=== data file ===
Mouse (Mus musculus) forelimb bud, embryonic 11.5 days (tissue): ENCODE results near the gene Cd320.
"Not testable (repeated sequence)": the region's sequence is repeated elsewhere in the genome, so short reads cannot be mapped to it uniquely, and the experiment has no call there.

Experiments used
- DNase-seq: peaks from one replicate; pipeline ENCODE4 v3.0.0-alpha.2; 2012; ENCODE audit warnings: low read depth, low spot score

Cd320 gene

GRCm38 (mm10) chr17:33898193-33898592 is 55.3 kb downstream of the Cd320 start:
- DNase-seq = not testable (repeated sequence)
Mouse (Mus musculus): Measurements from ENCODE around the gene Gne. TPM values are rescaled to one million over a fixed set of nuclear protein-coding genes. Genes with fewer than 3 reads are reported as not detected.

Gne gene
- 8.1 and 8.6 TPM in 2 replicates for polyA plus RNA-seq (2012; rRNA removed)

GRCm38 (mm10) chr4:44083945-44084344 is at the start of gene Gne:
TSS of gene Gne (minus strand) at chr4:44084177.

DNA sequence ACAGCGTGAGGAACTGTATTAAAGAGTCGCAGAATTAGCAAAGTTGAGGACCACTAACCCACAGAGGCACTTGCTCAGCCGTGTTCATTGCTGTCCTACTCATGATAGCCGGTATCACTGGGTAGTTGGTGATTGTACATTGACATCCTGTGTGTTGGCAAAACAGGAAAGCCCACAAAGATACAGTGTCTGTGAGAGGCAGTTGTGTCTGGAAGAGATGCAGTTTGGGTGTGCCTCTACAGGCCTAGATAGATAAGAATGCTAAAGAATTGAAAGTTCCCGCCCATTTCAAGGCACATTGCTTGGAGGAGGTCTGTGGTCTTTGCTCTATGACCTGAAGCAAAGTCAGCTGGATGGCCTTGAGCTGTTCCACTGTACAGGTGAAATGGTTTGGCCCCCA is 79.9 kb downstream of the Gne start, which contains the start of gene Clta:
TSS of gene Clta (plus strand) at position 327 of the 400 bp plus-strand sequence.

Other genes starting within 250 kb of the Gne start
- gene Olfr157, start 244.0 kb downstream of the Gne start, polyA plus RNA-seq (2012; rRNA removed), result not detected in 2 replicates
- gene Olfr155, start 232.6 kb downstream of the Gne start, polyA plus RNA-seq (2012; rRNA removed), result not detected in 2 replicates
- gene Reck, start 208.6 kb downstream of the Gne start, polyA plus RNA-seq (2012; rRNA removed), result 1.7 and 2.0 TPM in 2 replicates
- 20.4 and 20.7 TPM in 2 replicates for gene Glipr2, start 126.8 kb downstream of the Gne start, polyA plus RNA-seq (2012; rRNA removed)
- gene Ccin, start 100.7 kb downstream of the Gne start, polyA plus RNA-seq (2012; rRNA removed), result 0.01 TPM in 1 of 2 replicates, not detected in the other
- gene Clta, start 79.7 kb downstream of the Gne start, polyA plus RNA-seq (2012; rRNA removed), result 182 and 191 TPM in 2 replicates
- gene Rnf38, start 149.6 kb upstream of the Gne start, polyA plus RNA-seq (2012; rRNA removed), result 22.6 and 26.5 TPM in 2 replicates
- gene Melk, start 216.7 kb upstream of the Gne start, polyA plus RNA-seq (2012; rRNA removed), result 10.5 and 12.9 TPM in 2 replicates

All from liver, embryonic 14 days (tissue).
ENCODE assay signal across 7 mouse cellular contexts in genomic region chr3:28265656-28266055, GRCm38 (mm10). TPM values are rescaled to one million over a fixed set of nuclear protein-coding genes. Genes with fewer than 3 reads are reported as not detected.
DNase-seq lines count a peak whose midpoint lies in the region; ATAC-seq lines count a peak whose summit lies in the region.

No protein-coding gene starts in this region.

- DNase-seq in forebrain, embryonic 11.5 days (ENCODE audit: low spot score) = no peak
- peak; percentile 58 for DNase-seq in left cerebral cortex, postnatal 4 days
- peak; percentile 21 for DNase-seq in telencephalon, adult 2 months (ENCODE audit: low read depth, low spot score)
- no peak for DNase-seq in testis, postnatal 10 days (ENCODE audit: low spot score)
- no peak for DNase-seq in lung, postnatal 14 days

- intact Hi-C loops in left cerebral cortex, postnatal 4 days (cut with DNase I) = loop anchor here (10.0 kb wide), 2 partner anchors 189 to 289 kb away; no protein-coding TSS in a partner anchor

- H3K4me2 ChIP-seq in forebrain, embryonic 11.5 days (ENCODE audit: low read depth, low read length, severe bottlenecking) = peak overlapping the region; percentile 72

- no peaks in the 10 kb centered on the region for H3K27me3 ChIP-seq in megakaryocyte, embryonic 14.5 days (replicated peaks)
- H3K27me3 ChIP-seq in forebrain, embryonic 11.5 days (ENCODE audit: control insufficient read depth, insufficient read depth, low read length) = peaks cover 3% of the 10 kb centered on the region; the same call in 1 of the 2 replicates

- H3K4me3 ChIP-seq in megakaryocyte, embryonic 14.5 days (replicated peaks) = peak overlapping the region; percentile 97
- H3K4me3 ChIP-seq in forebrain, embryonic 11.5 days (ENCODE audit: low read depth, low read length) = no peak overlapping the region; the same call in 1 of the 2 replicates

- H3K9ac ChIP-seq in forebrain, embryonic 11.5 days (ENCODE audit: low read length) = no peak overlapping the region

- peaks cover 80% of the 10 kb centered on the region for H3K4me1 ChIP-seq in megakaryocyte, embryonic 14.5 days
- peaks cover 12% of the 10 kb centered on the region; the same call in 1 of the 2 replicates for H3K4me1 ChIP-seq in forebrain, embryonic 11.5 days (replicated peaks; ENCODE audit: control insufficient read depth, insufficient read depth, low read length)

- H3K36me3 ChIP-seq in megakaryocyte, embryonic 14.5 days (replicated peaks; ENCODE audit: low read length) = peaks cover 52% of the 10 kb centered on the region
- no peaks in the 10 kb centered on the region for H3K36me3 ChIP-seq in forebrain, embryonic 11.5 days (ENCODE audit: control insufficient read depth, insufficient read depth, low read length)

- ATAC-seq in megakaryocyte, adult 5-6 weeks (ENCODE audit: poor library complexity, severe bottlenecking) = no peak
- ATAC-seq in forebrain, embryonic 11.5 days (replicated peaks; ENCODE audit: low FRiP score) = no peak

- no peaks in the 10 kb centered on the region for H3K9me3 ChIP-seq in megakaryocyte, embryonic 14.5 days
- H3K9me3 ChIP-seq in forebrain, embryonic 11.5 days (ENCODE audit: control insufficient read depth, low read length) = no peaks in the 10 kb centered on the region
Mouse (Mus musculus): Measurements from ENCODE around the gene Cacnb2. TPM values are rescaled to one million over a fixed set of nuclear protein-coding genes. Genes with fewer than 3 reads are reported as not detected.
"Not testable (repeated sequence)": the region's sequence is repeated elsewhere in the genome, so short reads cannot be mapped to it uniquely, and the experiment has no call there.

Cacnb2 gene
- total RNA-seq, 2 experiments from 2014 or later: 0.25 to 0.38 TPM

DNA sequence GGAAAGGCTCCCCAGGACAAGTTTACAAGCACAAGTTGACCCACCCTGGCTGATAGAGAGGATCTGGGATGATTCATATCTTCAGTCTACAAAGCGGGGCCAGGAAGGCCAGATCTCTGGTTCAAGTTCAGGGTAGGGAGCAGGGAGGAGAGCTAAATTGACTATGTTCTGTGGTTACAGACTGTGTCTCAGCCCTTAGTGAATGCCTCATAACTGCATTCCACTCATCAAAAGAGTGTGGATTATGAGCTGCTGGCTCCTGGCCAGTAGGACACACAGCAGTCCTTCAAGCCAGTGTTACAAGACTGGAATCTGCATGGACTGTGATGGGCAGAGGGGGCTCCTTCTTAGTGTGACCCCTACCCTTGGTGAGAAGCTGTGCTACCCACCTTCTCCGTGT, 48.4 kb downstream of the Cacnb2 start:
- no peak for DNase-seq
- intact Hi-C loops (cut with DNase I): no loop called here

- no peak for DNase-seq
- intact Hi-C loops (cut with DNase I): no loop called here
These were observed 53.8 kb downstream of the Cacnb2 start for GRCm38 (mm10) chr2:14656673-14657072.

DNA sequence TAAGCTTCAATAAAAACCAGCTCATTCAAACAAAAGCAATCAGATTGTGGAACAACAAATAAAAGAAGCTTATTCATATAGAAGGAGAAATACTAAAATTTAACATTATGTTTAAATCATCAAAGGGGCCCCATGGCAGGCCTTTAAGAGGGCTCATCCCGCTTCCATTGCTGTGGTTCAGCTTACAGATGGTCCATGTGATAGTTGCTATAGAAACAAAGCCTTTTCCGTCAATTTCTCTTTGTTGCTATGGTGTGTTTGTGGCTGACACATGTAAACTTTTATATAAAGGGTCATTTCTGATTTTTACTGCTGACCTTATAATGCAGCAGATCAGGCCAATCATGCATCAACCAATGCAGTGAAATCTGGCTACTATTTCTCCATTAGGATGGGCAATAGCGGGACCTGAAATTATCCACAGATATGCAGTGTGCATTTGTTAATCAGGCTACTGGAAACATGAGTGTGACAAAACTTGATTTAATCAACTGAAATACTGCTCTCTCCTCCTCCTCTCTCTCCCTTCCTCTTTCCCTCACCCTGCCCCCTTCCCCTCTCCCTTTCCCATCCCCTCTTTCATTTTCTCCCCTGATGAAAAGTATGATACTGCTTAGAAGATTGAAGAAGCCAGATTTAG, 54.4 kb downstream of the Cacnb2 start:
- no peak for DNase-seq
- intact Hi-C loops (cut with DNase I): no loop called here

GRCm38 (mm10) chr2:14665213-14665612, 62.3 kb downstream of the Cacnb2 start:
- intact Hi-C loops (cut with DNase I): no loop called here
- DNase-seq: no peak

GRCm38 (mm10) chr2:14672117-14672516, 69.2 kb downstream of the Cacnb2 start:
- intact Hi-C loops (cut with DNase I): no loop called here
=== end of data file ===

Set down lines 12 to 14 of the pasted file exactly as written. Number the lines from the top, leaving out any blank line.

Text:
TSS of gene Gne (minus strand) at chr4:44084177.

DNA sequence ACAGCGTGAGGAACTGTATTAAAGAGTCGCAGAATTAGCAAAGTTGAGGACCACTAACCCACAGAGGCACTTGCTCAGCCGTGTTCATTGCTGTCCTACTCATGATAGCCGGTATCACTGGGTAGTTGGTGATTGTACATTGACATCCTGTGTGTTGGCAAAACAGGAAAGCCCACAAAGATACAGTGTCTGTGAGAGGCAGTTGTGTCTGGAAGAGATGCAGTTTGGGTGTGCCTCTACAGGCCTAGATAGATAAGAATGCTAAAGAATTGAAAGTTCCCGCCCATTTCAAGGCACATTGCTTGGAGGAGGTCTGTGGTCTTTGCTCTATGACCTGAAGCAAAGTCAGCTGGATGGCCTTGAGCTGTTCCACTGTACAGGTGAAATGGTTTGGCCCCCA is 79.9 kb downstream of the Gne start, which contains the start of gene Clta:
TSS of gene Clta (plus strand) at position 327 of the 400 bp plus-strand sequence.